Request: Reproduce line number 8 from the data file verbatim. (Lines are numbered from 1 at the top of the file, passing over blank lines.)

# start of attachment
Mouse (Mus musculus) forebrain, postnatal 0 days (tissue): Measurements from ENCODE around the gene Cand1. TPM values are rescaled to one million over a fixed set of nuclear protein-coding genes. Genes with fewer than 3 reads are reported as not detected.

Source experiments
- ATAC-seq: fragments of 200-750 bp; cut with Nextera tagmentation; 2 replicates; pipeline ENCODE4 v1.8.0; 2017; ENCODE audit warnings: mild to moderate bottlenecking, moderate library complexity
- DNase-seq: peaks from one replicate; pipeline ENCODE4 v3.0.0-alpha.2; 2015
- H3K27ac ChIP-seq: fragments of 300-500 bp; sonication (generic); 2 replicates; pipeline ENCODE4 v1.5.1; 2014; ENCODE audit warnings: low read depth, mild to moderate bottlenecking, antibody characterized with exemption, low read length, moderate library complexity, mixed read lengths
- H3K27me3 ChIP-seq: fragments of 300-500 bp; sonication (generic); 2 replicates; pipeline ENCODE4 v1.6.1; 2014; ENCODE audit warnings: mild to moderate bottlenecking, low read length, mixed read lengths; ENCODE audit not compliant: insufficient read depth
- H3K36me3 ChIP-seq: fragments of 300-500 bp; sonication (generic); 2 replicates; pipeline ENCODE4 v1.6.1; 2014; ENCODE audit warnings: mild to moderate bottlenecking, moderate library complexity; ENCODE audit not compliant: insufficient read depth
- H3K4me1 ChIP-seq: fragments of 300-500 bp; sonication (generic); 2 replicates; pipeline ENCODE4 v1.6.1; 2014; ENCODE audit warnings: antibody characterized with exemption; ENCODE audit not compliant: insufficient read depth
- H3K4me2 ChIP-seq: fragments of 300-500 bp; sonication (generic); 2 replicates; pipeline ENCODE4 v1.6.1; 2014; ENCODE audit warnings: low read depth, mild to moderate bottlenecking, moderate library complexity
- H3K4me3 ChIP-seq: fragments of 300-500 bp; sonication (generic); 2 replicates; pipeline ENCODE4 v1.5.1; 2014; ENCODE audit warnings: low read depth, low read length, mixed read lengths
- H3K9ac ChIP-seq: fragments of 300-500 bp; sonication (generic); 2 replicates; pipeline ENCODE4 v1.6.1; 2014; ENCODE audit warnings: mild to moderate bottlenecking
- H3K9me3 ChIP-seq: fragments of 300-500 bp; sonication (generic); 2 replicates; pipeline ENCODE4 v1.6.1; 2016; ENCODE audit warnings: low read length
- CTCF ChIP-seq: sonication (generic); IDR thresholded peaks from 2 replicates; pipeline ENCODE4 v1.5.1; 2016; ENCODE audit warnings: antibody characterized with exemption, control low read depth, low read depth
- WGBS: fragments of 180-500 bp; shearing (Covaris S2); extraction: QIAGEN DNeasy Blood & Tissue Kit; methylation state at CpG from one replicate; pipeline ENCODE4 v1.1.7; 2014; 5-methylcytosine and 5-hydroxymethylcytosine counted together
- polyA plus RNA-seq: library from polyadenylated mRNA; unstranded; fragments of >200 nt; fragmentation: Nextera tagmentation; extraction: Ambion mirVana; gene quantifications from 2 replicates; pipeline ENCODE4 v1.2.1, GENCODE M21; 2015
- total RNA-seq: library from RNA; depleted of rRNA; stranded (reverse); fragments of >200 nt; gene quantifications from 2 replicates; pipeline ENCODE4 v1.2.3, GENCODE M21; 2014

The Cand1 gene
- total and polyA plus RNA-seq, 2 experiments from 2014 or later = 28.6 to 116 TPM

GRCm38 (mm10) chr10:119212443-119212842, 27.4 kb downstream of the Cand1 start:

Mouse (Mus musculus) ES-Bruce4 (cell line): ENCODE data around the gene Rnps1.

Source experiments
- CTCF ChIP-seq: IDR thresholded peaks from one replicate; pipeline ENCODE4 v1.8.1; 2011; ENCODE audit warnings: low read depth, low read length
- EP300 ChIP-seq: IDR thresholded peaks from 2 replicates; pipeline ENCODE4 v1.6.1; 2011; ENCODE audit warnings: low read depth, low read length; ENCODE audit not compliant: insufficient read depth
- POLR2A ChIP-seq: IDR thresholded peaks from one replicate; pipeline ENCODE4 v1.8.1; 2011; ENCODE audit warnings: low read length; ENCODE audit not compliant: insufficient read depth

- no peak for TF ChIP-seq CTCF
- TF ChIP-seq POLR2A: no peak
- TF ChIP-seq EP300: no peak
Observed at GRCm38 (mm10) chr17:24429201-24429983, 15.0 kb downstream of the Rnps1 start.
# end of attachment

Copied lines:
- H3K4me1 ChIP-seq: fragments of 300-500 bp; sonication (generic); 2 replicates; pipeline ENCODE4 v1.6.1; 2014; ENCODE audit warnings: antibody characterized with exemption; ENCODE audit not compliant: insufficient read depth